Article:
Datuk Ismail Ibrahim, Chief Executive of IRDA said that this reflects continuous investor confidence in IM as it moves towards its long-term development objectives. This is also evidence by the many visits to IM by various international parties.

Just today, IRDA received a visit by Frédéric Laplanche, Ambassador of France to Malaysia with his entourage, which included senior representatives from various French companies, who are here to exchange experience and ideas related to the Smart City agenda.

Earlier this month, IRDA also received a visit by H.E Bai Tian, Ambassador of People’s Republic of China to Malaysia and his delegations and this time around, the purpose of the visit was to explore business and investment potential in Iskandar Malaysia.

“Visits such as these provide us with the opportunity to further highlight IM’s many strengths and opportunities and also act as a platform to strengthen relationship and exchange knowledge with other international parties and global players, in line with the region’s vision to become the preferred destination to invest, work, live and play,” said Datuk Ismail Ibrahim

Promoted sectors in Iskandar Malaysia

Manufacturing : RM 62.06 billion
Logistics : RM 6.69 billion
Healthcare : RM 4.11 billion
Tourism : RM 6.69 billion
Education : RM 2.76 billion
Creative : RM 0.59 billion
Financial Services : RM 2.09 billion

Supporting sectors

Residential properties : RM 48.86 billion
Utilities : RM 12.97 billion
Retail properties : RM 80.64 billion
Industrial properties : RM 20.92 billion
Emerging Technologies : RM 2.94 billion
Government (Infrastructure) : RM 10.67 billion

These investments continue to benefit the Rakyat of Johor and Malaysia with ample business opportunities for entrepreneurs and SMEs as well as the creation of more jobs. From 2007 to March 2018, a total of 746,457 jobs have been created in Johor and most of these came from the various sectors in Iskandar Malaysia including manufacturing, hospitality, food & beverage, and education.

“IM will also continue to focus on strengthening its soft and hard infrastructure with state-of-the-art facilities provided to the investors whilst at the same time benefiting the Rakyat,” said Datuk Ismail

In line with this, the public transportation system for this region will be enhanced by providing efficient and accessible public transport. IM will embark on the Bus Rapid Transit (BRT) system to accommodate the targeted increase in population of up to 3.0 million by 2025. The first phase of BRT will be ready by 2021.

Another important infrastructure enabler is connectivity and this will also be the focus in the third development phase as IM needs a smart ICT infrastructure to remain attractive to new and existing investors whilst at the same time providing convenience to the people of IM in as many ways possible.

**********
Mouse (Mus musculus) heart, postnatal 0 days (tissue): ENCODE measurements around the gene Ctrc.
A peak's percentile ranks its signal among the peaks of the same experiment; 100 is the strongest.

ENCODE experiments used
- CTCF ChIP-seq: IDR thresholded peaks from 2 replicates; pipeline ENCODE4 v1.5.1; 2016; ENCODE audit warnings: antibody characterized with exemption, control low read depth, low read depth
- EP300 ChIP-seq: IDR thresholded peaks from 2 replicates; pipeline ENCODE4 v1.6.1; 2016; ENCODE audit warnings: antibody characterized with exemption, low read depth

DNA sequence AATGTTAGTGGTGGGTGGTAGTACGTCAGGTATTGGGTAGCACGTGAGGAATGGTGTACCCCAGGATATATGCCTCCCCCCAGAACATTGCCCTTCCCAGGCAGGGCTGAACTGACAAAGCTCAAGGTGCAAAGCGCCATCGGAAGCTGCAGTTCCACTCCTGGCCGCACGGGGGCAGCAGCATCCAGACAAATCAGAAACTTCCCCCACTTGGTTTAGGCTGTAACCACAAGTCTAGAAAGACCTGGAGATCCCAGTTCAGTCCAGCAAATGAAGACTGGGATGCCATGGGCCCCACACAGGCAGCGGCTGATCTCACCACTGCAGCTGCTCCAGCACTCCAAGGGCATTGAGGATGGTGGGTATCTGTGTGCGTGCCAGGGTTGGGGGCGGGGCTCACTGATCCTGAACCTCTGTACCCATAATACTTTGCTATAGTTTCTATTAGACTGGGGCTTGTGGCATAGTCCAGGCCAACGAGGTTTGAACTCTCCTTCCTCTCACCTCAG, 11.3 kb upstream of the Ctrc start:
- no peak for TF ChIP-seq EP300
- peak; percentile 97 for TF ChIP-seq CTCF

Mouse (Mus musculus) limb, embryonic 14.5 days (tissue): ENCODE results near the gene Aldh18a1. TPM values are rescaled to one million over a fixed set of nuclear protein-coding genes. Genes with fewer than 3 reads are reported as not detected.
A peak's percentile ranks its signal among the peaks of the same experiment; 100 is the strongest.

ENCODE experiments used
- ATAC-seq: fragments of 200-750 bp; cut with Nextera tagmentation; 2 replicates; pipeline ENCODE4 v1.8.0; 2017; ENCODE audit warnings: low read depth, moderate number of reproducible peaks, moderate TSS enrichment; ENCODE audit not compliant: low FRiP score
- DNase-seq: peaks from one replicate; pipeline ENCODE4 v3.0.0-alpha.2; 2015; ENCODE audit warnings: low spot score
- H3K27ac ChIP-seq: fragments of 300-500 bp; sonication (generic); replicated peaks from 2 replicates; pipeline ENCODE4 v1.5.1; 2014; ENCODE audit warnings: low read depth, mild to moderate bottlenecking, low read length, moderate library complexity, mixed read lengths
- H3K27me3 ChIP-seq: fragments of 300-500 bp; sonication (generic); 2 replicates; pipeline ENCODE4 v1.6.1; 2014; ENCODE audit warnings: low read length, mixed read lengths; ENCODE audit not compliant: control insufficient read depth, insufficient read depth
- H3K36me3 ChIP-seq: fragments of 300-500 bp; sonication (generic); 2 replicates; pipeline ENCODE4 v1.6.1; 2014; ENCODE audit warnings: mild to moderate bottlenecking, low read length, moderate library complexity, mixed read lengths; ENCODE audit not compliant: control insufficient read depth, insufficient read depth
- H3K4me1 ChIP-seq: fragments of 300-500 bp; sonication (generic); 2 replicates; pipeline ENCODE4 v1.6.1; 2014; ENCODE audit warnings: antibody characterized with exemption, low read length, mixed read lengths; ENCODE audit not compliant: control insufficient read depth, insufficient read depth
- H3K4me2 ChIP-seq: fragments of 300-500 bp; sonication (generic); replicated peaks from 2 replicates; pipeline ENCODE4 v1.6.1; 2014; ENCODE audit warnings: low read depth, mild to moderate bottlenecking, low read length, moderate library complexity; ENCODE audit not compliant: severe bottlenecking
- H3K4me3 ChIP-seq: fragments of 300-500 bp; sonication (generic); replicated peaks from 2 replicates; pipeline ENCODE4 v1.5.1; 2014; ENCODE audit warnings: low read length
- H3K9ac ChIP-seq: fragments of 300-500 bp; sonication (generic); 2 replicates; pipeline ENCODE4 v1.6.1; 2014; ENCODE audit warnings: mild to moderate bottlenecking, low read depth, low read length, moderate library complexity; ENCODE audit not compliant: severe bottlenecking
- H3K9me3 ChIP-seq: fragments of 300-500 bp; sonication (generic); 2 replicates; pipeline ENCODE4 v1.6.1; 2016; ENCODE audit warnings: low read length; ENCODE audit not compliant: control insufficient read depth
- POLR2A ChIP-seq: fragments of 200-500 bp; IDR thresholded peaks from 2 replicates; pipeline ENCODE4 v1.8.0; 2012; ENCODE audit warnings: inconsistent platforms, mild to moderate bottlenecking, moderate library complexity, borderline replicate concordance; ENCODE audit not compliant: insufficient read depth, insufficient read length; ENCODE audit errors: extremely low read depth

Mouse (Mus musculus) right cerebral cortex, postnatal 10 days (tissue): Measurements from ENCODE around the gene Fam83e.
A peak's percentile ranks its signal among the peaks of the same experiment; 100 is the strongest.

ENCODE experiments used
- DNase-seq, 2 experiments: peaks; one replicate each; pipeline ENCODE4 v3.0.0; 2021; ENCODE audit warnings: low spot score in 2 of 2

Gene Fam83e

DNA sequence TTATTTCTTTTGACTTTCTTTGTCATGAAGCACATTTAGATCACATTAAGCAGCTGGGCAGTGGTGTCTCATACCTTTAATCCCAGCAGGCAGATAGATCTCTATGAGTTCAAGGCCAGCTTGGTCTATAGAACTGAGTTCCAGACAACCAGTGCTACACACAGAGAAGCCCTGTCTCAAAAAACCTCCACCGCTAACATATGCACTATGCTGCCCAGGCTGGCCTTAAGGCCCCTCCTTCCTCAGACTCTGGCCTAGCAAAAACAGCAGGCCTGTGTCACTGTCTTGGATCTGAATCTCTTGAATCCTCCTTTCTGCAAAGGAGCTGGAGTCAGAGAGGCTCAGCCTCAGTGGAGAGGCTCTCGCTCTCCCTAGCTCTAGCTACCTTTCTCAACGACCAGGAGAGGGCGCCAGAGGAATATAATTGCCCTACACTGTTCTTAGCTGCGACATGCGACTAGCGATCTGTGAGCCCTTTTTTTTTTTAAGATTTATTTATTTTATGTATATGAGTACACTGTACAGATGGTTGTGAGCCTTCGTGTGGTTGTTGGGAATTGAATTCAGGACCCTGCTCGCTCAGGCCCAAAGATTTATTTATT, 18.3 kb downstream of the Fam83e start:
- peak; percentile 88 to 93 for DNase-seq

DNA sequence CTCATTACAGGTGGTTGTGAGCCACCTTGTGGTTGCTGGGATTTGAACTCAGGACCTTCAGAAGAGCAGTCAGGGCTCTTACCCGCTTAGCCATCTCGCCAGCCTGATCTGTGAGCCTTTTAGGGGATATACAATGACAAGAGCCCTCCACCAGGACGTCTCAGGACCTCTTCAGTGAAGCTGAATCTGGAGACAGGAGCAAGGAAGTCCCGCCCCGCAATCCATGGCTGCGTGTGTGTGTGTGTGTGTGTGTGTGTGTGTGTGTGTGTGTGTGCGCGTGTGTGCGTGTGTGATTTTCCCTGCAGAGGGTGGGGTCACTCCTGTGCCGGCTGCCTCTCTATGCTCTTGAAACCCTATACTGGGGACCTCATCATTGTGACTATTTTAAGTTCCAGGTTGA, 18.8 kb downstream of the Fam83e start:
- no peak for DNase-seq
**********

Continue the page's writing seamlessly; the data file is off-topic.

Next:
IM is also poised to be the preferred regional logistics hub. Port of IM is one of the 5 Big Moves of Iskandar Malaysia Comprehensive Development Plan 2014 – 2025 (CDPii). IRDA envisions to position IM as a world-class dynamic logistics and maritime hub in ASEAN and Asia-Pacific.

Datuk Ismail added that for IM, the next seven years is not only about attracting new investments, but the investments must be inclusive in order for the local communities, businesses and talents to participate and reap benefits from the wealth generated from economic activities. With all these elements in place, the region will, in no time, achieve its vision of becoming a Strong and Sustainable Metropolis of International Standing.

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Savills Malaysia would like to reiterate that 2018 will be significant for the Malaysian property market, particularly with the new government’s promise of clean and fair governance. We anticipate the markets to have a knee-jerk reaction this week, and the 2nd quarter of 2018 to be relatively quiet for property transactions, with the onset of the Ramadhan fasting month next week. However, the outlook for Malaysia appears to be promising, as the new government sets to work to address some of the institutional problems that have held back Malaysia’s long-term prospects and deterred foreign investment.


The value of unsold units that have been completed in Kuala Lumpur and Selangor rose 44% in 2017. In the same year, the number of unsold houses in Selangor rose by 108% to 5,200 units.

We anticipate that renewed confidence in the market will encourage buyers who have been holding back. However, there will be a period of adjustment and consolidation required to clear existing stock before we see much evidence of price increases. Generally, we foresee that prices will firm up in 2019, and it will be early 2020 before developers can respond by stepping up supply. In short, particularly in Greater KL and Penang, there has never been a better time to buy.